The holidays are over. "Diet season" is here. If you are lifelong dieter who can't succeed, read on. There is a solution!
For many of us, eating with abandon during the holidays is a given. We intend to get back on track. Some of us control our food intake for a while, but that control often creates a sense of deprivation that it turn triggers bingeing.
I can remember so many holidays when the pleasure of indulging was mixed with fear and regret -- fear of being out of control and regret for straying from my desire for health.
Year after year I began the holidays already overweight, and ended the holidays even more so. I felt discouraged and helpless and I began to think something was wrong with me. As a result of my compulsive eating, illness occurred and still I was unable to make healthy food choices. My situation may have been more extreme than yours, but, like me, you may have the same irresistible pull toward the foods that cause obesity and other health problems.
I found a solution and I'm here to share it with you. It's not our fault that we have intense food craving. Food craving is the reason that New Year's resolutions for healthy eating fail. Let's look at the challenge here, and the solution.
The Challenge -- how to enjoy the pleasure of food without overeating.
1. Pleasure -- Good food is one of the pleasures of life. This pleasure is multi-layered. We enjoy the taste. We enjoy the process of eating. Research on the food-mood connection shows that eating releases neurotransmitters that generate well-being. Our challenge is to enjoy these pleasures without overdoing it.
2. Love -- How many of us had parents for whom "food was love?" Our first connection with the mother is umbilical and, after birth, through the bottle or breast. Her nourishment insures our survival. As attachment forms, love develops. A survival connection becomes a love connection. Having meals with family and friends gives a sense of belonging and loving connection - basic components of well-being. Our challenge is to enjoy a shared meal safely. For those of us who use food, especially sweets, to soothe ourselves when feeling sad or lonely, our opportunity here is to find healthy ways of allowing love and happiness.
3. Craving -- We've seen two basic needs that get met through food: pleasure and love. The question remains: why do we overdo it? Why can't we eat in moderation? The reason is that some of us are wired differently. Yes, it's not our fault. We have addictive responses that compel us to overeat. It's widely known that sugar is an addictive substance. Studies show the chemical similarities among sugar, alcohol and cocaine. For many of us, the foods that metabolize into sugar -- refined flour, starch and grains -- are also addictive. Fats, salty, crunchy and creamy foods may be problematic too. Instead of satisfying us they make us hungry for more. What is the solution?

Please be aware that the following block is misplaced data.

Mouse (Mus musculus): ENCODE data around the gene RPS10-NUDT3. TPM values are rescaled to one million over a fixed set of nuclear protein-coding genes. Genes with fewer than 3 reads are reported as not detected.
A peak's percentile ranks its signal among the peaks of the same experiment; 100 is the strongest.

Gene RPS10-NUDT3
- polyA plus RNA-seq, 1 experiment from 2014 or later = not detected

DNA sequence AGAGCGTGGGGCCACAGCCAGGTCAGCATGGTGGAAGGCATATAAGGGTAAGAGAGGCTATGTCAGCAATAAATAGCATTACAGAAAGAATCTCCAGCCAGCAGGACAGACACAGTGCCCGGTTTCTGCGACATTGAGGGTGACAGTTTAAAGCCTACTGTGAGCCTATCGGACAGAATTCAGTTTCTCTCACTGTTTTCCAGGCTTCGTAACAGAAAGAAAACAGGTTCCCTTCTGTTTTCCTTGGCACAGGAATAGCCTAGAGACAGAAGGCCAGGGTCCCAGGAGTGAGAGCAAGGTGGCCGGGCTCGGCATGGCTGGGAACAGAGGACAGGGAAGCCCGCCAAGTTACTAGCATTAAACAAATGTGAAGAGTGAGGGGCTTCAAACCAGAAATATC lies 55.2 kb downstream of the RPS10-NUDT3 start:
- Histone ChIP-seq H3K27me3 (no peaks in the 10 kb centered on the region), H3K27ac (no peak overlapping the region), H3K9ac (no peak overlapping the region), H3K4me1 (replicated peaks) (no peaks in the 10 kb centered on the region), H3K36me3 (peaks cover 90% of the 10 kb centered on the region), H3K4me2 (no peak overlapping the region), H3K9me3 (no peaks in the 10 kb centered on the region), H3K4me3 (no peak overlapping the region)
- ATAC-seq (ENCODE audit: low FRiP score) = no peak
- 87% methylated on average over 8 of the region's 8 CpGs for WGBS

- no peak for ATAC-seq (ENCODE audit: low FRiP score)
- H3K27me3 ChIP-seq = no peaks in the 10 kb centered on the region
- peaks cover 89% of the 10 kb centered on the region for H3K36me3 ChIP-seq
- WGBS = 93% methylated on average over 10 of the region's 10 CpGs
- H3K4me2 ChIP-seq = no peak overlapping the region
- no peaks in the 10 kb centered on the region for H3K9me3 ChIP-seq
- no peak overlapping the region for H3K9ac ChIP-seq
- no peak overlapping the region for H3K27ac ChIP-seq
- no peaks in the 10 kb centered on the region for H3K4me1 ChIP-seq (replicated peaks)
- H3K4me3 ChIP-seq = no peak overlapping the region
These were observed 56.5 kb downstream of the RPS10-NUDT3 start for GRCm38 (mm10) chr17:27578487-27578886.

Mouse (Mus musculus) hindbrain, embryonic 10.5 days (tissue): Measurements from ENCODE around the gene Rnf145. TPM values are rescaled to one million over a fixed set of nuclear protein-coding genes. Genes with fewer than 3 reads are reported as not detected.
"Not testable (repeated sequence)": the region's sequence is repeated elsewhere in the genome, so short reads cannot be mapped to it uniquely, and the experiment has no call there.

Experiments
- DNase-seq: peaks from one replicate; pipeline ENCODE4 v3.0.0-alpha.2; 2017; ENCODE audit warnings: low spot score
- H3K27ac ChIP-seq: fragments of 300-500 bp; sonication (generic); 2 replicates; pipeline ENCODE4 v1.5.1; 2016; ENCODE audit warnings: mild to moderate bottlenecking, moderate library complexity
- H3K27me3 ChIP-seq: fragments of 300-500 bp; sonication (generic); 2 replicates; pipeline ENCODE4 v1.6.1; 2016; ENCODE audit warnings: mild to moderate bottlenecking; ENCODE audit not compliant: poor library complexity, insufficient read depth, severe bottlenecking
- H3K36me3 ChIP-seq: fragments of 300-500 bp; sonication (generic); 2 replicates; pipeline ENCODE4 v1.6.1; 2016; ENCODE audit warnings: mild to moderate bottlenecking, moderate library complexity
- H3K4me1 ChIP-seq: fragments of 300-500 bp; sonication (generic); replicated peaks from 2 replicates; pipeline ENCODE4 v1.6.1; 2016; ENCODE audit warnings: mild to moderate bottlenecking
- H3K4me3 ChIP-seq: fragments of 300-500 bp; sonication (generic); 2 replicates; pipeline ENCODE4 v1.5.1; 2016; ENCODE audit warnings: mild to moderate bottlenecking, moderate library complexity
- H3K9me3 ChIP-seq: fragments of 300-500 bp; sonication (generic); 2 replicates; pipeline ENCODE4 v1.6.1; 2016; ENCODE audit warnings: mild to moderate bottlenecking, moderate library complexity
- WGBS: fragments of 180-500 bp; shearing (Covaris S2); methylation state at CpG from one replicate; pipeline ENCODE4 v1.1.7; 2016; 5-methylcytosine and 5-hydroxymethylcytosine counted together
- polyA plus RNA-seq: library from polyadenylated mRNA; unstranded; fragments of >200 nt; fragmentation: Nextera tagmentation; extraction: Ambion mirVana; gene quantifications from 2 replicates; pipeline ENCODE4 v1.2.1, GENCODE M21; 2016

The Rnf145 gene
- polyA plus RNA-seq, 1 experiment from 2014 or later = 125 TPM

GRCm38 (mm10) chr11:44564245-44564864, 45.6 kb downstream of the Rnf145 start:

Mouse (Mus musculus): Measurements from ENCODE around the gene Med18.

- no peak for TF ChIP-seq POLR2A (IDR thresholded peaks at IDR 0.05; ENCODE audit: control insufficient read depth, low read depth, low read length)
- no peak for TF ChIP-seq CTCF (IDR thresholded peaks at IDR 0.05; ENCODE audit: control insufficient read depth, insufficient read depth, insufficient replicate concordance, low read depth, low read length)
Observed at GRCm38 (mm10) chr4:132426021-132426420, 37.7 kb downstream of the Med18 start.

1. Get clear about what foods make you want to eat more. Explore what foods to eliminate and what foods to cut back on. With support you can discover what to eat for daily health and pleasure.
2. Get clear about your triggers -- what situations and feelings make you want to eat. Some examples of situational triggers are times of day and easy access to tempting foods.
3. Times of day -- Let's say you have a healthy breakfast and lunch but by dinnertime you are ravenous. The urge to "cheat" is there and the ability to resist that urge is not. If you are a nighttime eater then nighttime is a trigger for you. With support, you won't have to indulge at night.
4. Easy access -- There may be tempting foods in your kitchen, at your workplace, in fast food drive-ins on your way home from work. With support, you will be empowered to stay true to your vision of health.
5. Feelings -- Food is an "anti-depressant." It makes us feel good temporarily. When the "high" wears off, the unpleasant feeling returns, along with regret for the calories. With support, you can develop the ability to be uncomfortable emotionally, witnessing the discomfort and knowing it will pass. You can learn how to experience all your feelings without suppressing them with food.
6. Plan and prepare meals to have ready at home and take with you for your day.
7. Get support. Work with a coach, an eating buddy, or a group for the support and accountability required to stay on track.
8. Tools -- Find the ones that work for you. Use spiritual tools like mindfulness, prayer and affirmations. Journal to understand the feelings that make you hungry and learn how to have your feelings safely. Develop a food plan and a day plan in which you anticipate triggers that may arise and plan for them. If this sounds like a lot, remember that solid support is the key to success.
9. Love yourself for undergoing the process of learning how to self-nourish. Be willing to accept and forgive yourself for missteps along the way. Be open to learning from them and believe that, with support, you can do this, one baby step at a time. You can develop healthy habits that will let you lose weight and nourish your body, mind and soul.
For help with weight-loss and food addiction recovery, contact email@example.com.